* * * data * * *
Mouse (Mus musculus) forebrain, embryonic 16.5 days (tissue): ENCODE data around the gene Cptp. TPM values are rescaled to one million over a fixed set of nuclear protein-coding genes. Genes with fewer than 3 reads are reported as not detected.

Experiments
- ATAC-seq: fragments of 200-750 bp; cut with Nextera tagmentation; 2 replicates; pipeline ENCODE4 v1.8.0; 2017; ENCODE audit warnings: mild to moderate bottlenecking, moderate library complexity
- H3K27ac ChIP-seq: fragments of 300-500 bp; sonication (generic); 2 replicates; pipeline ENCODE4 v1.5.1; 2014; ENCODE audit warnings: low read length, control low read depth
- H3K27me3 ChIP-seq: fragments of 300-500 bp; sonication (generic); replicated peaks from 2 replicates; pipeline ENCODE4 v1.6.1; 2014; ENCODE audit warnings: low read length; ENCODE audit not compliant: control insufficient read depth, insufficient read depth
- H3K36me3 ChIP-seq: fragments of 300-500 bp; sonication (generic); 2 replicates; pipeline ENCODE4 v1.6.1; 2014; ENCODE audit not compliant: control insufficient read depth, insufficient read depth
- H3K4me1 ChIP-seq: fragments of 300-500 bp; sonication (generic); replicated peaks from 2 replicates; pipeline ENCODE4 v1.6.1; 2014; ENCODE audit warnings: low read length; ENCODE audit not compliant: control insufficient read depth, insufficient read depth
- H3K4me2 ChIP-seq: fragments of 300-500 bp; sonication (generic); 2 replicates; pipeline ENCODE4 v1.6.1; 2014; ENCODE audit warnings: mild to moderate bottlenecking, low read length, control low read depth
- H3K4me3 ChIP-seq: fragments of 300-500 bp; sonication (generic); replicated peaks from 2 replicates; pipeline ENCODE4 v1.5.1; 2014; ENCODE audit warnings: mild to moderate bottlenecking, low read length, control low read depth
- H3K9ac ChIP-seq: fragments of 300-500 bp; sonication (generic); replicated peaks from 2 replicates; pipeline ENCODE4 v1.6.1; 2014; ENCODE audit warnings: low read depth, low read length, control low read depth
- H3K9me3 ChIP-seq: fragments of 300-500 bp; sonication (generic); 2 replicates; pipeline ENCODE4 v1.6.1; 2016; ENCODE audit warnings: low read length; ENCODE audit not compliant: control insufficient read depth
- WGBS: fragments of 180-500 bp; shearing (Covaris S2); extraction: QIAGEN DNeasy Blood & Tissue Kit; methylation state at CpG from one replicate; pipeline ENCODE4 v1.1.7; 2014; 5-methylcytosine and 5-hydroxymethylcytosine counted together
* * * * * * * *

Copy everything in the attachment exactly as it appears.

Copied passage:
Mouse (Mus musculus) forebrain, embryonic 16.5 days (tissue): ENCODE data around the gene Cptp. TPM values are rescaled to one million over a fixed set of nuclear protein-coding genes. Genes with fewer than 3 reads are reported as not detected.

Experiments
- ATAC-seq: fragments of 200-750 bp; cut with Nextera tagmentation; 2 replicates; pipeline ENCODE4 v1.8.0; 2017; ENCODE audit warnings: mild to moderate bottlenecking, moderate library complexity
- H3K27ac ChIP-seq: fragments of 300-500 bp; sonication (generic); 2 replicates; pipeline ENCODE4 v1.5.1; 2014; ENCODE audit warnings: low read length, control low read depth
- H3K27me3 ChIP-seq: fragments of 300-500 bp; sonication (generic); replicated peaks from 2 replicates; pipeline ENCODE4 v1.6.1; 2014; ENCODE audit warnings: low read length; ENCODE audit not compliant: control insufficient read depth, insufficient read depth
- H3K36me3 ChIP-seq: fragments of 300-500 bp; sonication (generic); 2 replicates; pipeline ENCODE4 v1.6.1; 2014; ENCODE audit not compliant: control insufficient read depth, insufficient read depth
- H3K4me1 ChIP-seq: fragments of 300-500 bp; sonication (generic); replicated peaks from 2 replicates; pipeline ENCODE4 v1.6.1; 2014; ENCODE audit warnings: low read length; ENCODE audit not compliant: control insufficient read depth, insufficient read depth
- H3K4me2 ChIP-seq: fragments of 300-500 bp; sonication (generic); 2 replicates; pipeline ENCODE4 v1.6.1; 2014; ENCODE audit warnings: mild to moderate bottlenecking, low read length, control low read depth
- H3K4me3 ChIP-seq: fragments of 300-500 bp; sonication (generic); replicated peaks from 2 replicates; pipeline ENCODE4 v1.5.1; 2014; ENCODE audit warnings: mild to moderate bottlenecking, low read length, control low read depth
- H3K9ac ChIP-seq: fragments of 300-500 bp; sonication (generic); replicated peaks from 2 replicates; pipeline ENCODE4 v1.6.1; 2014; ENCODE audit warnings: low read depth, low read length, control low read depth
- H3K9me3 ChIP-seq: fragments of 300-500 bp; sonication (generic); 2 replicates; pipeline ENCODE4 v1.6.1; 2016; ENCODE audit warnings: low read length; ENCODE audit not compliant: control insufficient read depth
- WGBS: fragments of 180-500 bp; shearing (Covaris S2); extraction: QIAGEN DNeasy Blood & Tissue Kit; methylation state at CpG from one replicate; pipeline ENCODE4 v1.1.7; 2014; 5-methylcytosine and 5-hydroxymethylcytosine counted together